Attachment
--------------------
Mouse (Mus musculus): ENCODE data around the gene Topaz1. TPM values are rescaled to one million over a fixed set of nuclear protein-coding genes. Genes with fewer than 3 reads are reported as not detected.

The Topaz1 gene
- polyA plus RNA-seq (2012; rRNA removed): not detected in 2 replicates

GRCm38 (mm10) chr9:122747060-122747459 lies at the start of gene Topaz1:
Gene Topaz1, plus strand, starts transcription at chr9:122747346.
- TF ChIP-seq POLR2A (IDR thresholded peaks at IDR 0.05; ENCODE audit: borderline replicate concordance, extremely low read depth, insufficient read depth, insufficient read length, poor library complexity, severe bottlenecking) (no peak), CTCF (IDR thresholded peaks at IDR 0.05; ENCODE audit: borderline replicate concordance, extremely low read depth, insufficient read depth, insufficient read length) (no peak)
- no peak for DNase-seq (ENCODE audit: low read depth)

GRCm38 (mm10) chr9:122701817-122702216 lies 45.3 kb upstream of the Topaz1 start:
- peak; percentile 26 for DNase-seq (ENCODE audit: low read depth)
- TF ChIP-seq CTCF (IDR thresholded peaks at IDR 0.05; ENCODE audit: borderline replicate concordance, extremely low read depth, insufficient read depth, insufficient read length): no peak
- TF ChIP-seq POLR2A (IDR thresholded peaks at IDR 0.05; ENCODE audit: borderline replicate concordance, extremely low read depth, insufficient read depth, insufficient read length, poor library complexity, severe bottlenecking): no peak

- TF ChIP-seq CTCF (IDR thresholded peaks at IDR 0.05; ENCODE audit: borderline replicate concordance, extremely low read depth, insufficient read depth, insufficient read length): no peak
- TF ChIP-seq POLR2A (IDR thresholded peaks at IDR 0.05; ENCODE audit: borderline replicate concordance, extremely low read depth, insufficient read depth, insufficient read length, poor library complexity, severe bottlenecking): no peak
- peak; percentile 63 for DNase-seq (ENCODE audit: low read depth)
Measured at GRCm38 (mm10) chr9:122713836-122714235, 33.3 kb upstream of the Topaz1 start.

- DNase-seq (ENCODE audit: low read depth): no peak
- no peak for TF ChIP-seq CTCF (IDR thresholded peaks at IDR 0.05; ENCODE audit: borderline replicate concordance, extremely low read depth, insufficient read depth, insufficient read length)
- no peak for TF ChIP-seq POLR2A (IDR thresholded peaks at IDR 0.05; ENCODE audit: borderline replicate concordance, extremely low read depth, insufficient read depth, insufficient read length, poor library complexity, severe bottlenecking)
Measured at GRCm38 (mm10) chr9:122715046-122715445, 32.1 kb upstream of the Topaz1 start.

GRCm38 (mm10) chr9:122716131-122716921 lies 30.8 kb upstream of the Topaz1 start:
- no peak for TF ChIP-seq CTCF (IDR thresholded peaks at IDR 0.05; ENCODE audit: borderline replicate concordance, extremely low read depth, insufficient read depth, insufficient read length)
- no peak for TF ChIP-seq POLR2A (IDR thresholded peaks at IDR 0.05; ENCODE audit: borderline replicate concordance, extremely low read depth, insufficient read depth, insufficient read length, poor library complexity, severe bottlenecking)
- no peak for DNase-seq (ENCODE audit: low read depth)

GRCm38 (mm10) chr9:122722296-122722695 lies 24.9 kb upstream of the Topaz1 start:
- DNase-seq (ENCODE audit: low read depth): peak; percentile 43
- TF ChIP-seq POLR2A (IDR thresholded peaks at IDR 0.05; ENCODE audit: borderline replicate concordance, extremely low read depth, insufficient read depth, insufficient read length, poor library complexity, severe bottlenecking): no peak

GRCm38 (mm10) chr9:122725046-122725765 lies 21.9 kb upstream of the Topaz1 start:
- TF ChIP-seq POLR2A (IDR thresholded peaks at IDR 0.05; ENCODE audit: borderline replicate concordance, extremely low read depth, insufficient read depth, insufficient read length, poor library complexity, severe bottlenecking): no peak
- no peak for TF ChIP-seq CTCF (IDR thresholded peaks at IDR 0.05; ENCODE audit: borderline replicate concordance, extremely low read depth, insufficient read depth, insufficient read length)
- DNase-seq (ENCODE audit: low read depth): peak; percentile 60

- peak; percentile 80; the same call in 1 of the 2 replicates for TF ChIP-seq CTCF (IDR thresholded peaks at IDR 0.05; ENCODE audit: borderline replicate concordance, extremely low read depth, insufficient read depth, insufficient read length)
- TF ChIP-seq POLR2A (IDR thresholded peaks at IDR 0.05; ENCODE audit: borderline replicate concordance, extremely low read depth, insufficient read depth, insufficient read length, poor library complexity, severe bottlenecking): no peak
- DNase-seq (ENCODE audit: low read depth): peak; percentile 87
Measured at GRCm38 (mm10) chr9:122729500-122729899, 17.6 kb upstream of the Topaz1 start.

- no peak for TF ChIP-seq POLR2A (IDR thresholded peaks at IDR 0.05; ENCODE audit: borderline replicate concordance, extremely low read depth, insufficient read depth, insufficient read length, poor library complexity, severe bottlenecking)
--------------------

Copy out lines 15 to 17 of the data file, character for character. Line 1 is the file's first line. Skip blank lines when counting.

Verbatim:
Measured at GRCm38 (mm10) chr9:122713836-122714235, 33.3 kb upstream of the Topaz1 start.

- DNase-seq (ENCODE audit: low read depth): no peak
- no peak for TF ChIP-seq CTCF (IDR thresholded peaks at IDR 0.05; ENCODE audit: borderline replicate concordance, extremely low read depth, insufficient read depth, insufficient read length)